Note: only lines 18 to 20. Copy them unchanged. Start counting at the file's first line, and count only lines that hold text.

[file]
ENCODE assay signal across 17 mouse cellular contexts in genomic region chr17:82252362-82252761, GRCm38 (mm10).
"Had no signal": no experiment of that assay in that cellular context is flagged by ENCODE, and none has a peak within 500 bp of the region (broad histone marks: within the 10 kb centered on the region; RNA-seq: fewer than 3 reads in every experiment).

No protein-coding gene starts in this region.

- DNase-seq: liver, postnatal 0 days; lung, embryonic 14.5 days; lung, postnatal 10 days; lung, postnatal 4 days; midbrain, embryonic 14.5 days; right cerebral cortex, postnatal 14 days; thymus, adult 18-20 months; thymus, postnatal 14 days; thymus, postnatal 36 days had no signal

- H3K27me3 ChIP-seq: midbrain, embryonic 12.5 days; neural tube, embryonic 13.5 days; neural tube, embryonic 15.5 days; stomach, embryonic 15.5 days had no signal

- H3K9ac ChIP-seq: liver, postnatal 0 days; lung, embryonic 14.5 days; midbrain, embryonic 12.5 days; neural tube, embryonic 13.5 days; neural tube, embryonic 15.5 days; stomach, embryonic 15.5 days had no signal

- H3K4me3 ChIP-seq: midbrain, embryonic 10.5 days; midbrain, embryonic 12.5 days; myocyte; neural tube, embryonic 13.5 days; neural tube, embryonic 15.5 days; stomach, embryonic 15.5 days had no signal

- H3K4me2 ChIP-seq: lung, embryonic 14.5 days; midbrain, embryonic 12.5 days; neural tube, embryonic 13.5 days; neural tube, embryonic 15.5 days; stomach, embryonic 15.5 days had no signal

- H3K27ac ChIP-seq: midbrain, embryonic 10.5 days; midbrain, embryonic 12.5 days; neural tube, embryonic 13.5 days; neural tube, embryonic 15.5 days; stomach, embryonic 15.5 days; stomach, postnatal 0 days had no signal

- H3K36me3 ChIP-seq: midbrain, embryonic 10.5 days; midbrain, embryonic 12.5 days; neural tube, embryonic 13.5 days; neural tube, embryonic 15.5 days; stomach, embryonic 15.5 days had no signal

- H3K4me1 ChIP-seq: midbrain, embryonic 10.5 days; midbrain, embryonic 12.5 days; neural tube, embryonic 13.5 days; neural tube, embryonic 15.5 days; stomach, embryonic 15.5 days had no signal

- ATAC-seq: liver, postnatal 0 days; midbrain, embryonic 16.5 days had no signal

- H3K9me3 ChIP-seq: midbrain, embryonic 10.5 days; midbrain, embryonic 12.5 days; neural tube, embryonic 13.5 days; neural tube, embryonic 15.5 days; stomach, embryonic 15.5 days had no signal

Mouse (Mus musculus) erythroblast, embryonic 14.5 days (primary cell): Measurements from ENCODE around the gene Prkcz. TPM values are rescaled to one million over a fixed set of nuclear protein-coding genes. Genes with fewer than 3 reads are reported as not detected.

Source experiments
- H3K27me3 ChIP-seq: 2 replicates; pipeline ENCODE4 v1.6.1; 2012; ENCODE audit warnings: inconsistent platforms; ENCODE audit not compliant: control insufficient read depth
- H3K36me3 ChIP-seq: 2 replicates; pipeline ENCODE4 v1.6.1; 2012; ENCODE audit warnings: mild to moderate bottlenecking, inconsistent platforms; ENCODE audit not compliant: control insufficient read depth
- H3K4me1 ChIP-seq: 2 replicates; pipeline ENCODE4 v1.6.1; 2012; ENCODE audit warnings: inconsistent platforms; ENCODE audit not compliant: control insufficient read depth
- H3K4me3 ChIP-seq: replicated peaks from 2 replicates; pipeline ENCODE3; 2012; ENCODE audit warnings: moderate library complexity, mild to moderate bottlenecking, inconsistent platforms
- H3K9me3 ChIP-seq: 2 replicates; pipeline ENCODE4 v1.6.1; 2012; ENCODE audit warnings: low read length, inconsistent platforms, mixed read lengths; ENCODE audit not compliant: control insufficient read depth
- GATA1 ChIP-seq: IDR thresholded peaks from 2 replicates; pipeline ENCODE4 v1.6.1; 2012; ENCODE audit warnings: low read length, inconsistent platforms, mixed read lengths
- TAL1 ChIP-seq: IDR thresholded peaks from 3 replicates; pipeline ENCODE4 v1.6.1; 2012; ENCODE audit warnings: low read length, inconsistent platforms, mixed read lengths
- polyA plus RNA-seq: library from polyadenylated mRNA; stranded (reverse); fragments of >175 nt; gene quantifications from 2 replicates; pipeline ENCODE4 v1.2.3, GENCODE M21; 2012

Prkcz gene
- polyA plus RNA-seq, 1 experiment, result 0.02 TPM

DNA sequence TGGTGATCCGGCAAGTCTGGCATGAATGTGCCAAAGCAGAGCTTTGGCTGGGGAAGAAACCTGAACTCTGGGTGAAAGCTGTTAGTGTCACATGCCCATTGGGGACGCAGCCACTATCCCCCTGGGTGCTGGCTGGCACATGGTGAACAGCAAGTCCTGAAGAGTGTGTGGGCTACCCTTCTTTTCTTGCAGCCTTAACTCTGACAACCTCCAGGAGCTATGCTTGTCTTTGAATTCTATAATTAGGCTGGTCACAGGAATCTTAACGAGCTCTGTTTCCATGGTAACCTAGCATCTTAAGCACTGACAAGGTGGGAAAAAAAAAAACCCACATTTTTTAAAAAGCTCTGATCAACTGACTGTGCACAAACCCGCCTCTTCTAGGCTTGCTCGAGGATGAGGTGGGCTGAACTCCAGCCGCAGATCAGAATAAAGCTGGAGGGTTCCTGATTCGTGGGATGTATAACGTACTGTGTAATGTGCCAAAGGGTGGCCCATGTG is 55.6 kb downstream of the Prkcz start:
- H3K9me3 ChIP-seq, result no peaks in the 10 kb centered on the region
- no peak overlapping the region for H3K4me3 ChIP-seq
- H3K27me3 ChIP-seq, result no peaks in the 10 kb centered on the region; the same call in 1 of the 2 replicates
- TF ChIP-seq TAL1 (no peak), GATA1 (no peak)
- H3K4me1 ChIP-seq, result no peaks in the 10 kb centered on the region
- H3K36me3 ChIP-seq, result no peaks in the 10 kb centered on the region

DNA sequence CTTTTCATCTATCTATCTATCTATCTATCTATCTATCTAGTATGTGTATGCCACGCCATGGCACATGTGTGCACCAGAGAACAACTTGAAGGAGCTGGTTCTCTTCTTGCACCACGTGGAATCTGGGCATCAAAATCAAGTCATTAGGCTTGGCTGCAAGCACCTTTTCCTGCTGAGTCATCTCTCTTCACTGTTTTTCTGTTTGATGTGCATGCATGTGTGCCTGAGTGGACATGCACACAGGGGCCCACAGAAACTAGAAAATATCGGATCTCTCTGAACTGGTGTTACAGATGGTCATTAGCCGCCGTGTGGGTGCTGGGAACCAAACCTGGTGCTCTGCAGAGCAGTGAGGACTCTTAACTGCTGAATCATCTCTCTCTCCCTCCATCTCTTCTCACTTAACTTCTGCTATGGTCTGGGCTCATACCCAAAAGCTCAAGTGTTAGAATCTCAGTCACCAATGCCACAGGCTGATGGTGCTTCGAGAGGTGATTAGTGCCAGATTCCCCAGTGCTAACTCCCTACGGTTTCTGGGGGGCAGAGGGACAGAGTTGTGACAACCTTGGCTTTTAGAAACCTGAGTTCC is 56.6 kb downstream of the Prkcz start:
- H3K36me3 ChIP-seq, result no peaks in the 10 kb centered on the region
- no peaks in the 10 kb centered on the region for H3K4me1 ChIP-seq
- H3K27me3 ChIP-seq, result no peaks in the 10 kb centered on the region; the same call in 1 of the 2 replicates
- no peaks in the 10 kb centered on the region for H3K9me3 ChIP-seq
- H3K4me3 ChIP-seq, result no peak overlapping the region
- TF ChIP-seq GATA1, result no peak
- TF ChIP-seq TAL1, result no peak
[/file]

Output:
- H3K4me1 ChIP-seq: 2 replicates; pipeline ENCODE4 v1.6.1; 2012; ENCODE audit warnings: inconsistent platforms; ENCODE audit not compliant: control insufficient read depth
- H3K4me3 ChIP-seq: replicated peaks from 2 replicates; pipeline ENCODE3; 2012; ENCODE audit warnings: moderate library complexity, mild to moderate bottlenecking, inconsistent platforms
- H3K9me3 ChIP-seq: 2 replicates; pipeline ENCODE4 v1.6.1; 2012; ENCODE audit warnings: low read length, inconsistent platforms, mixed read lengths; ENCODE audit not compliant: control insufficient read depth